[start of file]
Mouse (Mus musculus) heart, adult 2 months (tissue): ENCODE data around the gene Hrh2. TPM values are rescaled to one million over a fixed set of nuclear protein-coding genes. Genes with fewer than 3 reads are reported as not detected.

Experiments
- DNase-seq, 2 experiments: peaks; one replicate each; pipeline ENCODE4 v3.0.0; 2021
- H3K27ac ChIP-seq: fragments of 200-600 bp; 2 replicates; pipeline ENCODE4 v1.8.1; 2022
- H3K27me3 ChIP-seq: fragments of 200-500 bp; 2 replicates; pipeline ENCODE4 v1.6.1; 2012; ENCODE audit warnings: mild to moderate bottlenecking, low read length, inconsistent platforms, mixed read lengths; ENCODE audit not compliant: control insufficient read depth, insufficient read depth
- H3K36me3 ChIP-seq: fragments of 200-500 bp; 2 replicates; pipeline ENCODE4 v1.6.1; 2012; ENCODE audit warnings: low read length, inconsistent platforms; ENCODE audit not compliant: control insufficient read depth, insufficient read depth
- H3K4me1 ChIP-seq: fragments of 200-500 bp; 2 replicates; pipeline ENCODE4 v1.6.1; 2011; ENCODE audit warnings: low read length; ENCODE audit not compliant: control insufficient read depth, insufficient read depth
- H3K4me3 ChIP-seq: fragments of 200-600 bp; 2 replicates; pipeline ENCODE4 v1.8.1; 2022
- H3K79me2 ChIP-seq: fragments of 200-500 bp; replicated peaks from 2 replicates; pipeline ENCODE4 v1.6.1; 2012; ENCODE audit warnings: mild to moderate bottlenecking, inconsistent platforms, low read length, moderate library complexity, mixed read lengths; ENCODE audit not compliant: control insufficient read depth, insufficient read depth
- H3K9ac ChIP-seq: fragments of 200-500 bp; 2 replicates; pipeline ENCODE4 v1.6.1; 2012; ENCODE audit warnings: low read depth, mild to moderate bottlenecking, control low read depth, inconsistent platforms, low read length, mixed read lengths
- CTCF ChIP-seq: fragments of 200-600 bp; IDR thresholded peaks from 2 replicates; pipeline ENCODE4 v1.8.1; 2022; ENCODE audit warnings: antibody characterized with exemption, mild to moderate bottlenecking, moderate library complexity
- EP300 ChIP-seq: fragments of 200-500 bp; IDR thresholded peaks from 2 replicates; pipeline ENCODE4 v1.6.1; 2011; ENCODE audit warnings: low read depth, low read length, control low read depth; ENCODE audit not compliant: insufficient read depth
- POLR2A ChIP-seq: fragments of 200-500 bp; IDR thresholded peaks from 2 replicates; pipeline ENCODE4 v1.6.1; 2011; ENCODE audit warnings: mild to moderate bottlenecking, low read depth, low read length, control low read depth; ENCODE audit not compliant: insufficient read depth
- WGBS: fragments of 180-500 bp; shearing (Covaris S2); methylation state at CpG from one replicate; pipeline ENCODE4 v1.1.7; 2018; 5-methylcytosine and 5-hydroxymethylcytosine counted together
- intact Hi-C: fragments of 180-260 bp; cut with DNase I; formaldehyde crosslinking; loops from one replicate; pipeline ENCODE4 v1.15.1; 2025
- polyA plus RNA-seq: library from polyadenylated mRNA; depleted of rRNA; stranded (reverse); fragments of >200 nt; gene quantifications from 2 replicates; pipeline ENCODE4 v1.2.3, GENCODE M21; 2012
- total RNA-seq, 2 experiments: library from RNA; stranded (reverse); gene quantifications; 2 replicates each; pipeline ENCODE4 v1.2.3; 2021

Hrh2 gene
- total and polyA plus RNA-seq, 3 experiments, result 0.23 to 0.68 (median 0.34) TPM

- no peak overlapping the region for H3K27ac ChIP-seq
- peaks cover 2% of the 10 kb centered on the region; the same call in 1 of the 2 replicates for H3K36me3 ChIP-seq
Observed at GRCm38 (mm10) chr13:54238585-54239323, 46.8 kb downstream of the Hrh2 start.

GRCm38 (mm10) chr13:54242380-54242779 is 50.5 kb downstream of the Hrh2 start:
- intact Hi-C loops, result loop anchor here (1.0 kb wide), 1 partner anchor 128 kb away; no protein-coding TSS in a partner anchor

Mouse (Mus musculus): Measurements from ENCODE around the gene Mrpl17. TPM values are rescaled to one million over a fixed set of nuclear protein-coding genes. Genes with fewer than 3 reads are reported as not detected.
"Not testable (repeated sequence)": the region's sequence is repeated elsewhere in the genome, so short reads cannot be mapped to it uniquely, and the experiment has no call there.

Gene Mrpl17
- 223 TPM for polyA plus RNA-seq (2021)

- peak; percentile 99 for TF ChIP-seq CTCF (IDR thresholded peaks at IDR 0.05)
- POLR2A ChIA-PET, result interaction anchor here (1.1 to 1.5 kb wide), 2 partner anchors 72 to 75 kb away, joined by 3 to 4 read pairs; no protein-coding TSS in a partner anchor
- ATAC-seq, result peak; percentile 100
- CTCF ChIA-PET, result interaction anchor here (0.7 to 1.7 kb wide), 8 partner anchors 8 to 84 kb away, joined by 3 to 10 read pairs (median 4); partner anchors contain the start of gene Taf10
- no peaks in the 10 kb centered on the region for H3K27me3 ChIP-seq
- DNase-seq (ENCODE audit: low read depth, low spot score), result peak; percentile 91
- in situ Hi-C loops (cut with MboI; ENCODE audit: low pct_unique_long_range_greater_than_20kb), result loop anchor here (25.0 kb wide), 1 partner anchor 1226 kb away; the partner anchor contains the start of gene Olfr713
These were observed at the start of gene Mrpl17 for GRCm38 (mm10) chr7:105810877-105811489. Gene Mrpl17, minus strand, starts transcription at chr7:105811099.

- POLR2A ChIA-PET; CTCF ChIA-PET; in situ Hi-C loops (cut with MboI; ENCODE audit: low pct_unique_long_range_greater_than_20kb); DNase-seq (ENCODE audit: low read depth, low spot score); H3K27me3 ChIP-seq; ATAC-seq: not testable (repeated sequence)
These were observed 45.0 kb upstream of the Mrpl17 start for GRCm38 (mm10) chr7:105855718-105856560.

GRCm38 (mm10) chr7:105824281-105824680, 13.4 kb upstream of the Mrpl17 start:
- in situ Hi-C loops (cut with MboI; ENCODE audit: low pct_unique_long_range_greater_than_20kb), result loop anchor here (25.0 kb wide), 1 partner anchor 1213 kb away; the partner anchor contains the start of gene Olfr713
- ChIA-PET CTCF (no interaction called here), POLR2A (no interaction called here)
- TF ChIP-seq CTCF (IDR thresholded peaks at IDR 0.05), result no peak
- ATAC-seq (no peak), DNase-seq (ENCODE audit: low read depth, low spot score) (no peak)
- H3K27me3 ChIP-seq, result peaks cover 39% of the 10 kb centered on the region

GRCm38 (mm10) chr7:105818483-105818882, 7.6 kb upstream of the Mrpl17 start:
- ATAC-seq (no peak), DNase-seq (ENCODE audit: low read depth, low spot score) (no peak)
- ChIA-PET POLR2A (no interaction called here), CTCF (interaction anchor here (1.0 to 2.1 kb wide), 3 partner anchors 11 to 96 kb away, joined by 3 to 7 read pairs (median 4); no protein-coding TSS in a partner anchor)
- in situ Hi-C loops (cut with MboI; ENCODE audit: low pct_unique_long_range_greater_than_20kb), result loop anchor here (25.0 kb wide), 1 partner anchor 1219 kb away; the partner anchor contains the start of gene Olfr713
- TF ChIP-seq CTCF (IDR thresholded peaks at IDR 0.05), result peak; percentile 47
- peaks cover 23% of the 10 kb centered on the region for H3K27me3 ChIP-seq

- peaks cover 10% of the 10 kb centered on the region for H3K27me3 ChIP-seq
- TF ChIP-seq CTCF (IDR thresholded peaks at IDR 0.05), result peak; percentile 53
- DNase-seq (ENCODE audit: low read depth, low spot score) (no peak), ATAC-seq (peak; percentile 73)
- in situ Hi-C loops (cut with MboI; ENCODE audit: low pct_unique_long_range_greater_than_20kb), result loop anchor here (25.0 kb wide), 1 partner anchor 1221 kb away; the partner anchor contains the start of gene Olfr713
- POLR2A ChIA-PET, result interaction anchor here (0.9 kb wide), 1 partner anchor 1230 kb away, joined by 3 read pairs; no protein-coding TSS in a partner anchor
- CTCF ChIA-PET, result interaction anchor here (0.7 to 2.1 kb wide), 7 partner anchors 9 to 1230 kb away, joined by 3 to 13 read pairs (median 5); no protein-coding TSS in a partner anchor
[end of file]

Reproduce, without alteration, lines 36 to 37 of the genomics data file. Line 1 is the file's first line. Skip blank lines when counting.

These were observed at the start of gene Mrpl17 for GRCm38 (mm10) chr7:105810877-105811489. Gene Mrpl17, minus strand, starts transcription at chr7:105811099.

- POLR2A ChIA-PET; CTCF ChIA-PET; in situ Hi-C loops (cut with MboI; ENCODE audit: low pct_unique_long_range_greater_than_20kb); DNase-seq (ENCODE audit: low read depth, low spot score); H3K27me3 ChIP-seq; ATAC-seq: not testable (repeated sequence)